Enquiring into physics and life                       Link to The Gateway to Educational Materials

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Action and reaction
Clingy surface tension
"Floating" a paper-clip
Getting cold at night
Insulation for living things
Oil spills and birds
Paper fish
Pepper on water
Surface tension "flotation"
Water jets cling
Other pages on this site

How to do it

This web page involves a grab bag of observations, experiments and demonstrations, all related to the problems physics can make for different life forms.
Surface tension 1
You will need a fluffy dish mop or a paint brush, and a small container of water.

Notice that the brush or mop, which is fluffy when dry, is held together when it is wet. Look at it first in its dry form, and then when it is all wet and clingy. Can you see what problems this would cause for a fish that wanted to go onto the land? Or seals, otters and other water-mammals?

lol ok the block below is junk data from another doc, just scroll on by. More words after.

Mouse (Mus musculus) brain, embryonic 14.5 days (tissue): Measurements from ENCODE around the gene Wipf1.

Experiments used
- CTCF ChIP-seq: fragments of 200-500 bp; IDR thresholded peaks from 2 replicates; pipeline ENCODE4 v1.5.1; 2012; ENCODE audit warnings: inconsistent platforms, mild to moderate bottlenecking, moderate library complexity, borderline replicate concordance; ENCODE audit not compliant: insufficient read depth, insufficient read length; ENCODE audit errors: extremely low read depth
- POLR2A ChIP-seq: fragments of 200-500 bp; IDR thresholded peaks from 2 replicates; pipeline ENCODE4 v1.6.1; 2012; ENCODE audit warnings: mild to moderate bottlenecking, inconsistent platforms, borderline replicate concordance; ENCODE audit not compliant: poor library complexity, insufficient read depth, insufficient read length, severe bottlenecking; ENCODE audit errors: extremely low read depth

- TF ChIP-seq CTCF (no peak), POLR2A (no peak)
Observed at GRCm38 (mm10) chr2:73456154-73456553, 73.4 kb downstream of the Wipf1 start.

This will help you understand

Surface tension 2
You will need some copper wire, a cork, a sharp knife and a pair of pliers, a nail, and possibly some Plasticine or modelling clay (it will depend on what sort of English you speak).

Cut a piece of the wire about 25 cm long, and bend it into a circle. Twist the ends neatly together, and fix two more pieces of wire, about 10 cm long, to the opposite sides of the circle, and twist the other ends together, so these wires meet at about 90 degrees, making a cone shape. Keep the circle as flat as possible, although this is not important.

Cut a slice of cork, poke a hole through the centre with the nail, and push the twisted wire ends through for several centimetres, so it looks like the illustration, although the cork is shown too thick there. If you use a large cork, you will need a counterweight of Plasticine or modelling clay

Now wrap the wire "tail" around the nail, and test the whole construction. It should float upright, but only just floating -- the weight of the nail will keep it stable, helped by the Plasticine or modelling clay. Adjust the flotation by trimming the cork with the knife, or trimming the nail with the pliers, until it floats with only a tiny bit of the cork above the water. Sink the "floater": it should now be held under water by surface tension.